The advertisement for the job of running St Helena’s prison makes it sound almost attractive.
The “chance of a lifetime” job is described as “a challenging role in an outstanding setting” – apparently not a reference to conditions in the prison itself.
There is no mention of the fact that the building has been declared unsuitable and even unsafe, or that conditions are criticised in the island’s human rights plan.
St Helena Government has allocated funding to create a new prison at Sundale, in Half Tree Hollow – but the new facility would not open for at least three years.
The £40,000-a-year job of Deputy Superintendent Gaols is advertised as a two-year contract – with the prospect of time added for good performance.
HMP Jamestown is described as “a small prison able to hold all categories of convicted and unconvicted male and female adults, young offenders, young people and police prisoners.”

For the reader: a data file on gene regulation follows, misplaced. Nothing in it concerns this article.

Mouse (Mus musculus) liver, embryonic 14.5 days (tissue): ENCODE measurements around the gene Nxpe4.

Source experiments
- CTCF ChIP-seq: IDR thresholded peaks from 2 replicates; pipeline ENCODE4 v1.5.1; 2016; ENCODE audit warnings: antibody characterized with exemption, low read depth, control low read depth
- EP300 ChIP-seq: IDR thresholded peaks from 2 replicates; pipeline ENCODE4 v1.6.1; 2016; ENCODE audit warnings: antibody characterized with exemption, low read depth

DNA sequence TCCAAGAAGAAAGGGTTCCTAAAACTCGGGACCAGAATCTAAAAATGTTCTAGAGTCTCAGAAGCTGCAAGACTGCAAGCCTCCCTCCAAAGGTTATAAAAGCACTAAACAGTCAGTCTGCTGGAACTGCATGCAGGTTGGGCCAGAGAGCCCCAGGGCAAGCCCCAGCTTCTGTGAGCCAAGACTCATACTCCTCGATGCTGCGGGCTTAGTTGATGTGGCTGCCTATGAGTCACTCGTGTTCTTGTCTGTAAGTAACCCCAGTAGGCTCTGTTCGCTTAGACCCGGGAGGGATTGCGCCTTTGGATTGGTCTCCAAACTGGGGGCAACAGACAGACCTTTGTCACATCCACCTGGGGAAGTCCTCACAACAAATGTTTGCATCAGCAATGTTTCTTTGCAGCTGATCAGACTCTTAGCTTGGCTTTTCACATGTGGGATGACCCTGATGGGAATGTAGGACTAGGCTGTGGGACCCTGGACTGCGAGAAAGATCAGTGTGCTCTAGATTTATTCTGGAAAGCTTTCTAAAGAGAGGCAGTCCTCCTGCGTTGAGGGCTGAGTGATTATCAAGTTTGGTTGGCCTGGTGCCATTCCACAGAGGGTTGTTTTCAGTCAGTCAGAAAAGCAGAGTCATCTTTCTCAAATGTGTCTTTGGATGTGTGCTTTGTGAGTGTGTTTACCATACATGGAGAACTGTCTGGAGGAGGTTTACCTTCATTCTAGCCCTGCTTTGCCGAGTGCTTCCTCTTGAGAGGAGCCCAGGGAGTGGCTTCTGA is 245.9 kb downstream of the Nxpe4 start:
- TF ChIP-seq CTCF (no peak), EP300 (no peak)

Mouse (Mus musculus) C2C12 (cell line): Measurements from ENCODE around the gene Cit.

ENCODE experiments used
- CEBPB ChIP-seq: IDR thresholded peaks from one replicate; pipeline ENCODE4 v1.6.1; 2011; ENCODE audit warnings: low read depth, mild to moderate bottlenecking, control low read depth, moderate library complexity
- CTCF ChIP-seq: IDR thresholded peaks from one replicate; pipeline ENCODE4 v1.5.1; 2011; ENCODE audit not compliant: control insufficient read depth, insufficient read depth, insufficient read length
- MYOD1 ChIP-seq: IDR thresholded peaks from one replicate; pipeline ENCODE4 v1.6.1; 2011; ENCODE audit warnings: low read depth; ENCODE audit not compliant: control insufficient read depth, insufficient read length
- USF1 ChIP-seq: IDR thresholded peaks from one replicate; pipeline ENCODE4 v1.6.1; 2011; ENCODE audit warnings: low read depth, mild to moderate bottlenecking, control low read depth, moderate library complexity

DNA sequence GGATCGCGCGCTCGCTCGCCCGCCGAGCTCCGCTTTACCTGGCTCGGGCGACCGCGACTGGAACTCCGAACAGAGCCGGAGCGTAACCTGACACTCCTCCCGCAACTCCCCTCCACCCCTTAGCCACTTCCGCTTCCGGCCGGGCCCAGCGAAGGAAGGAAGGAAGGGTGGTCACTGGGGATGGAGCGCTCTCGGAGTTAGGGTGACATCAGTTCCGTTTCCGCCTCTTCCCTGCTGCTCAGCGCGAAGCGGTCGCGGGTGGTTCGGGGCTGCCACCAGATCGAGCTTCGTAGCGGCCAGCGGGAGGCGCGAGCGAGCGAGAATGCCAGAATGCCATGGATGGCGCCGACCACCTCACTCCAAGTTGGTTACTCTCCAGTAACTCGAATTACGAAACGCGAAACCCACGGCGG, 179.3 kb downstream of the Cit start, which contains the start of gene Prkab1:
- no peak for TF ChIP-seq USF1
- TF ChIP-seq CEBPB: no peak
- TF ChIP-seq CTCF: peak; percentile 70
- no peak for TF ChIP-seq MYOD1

One of the shortcomings identified in the human rights document is that remand prisoners, who are legally innocent, share cells with convicted inmates because the alternative is isolation.
The new deputy superintendent – who would have charge of day-to-day running of the prison, under police chief Peter Coll – is expected to train staff to “meet the demands of modern prison systems”.
That means meeting UK standards “within the limitations of the prison’s physical and financial resources” and “identifying areas of deficiency and producing action plans for improvement in these areas.”
They will also head up the island’s fledgling probation service – seen as an alternative to prison for some offenders – although experience in this area is only “desirable”.
The advertisement on the St Helena Government careers website says candidates must be highly motivated.